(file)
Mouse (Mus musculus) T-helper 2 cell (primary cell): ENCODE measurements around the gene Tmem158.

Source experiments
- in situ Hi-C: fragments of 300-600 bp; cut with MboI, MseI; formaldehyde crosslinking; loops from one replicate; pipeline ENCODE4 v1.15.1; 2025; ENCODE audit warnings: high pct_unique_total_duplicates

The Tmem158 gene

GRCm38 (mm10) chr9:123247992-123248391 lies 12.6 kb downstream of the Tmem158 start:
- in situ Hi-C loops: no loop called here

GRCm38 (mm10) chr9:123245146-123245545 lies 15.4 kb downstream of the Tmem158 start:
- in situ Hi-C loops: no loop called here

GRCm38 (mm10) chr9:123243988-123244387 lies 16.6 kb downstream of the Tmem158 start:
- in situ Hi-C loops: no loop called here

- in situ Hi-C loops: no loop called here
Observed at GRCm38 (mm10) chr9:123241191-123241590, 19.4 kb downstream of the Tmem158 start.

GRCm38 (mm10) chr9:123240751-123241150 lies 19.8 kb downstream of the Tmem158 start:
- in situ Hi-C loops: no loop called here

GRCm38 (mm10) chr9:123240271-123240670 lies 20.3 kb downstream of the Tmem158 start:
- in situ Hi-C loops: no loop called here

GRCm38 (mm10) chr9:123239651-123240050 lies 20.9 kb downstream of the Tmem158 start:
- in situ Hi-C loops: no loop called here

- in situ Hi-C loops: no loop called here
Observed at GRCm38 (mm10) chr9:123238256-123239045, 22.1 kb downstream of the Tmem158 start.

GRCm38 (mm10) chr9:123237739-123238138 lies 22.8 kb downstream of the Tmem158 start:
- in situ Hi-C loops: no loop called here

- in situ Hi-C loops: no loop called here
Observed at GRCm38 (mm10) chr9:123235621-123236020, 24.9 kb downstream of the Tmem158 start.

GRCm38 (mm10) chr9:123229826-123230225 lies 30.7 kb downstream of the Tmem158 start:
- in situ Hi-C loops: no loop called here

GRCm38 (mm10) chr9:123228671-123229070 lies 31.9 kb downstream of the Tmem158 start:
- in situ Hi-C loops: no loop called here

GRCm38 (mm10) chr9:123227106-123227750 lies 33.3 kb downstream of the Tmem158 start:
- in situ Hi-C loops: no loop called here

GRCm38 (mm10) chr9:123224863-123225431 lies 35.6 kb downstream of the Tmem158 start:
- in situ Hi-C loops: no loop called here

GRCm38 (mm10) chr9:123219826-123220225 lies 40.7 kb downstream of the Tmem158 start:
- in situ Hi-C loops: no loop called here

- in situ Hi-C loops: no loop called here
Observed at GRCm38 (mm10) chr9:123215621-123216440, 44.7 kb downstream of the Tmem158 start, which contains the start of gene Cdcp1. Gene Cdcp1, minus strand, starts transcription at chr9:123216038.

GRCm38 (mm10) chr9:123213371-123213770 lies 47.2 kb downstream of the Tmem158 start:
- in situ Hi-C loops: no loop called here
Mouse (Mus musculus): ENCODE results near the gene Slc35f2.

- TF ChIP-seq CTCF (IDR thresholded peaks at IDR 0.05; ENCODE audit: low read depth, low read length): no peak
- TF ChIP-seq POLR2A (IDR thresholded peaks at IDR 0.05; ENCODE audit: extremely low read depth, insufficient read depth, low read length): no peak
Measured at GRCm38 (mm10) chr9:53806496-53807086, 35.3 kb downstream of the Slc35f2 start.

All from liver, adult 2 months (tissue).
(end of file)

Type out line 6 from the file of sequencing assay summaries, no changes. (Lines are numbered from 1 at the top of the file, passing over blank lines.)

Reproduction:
- in situ Hi-C loops: no loop called here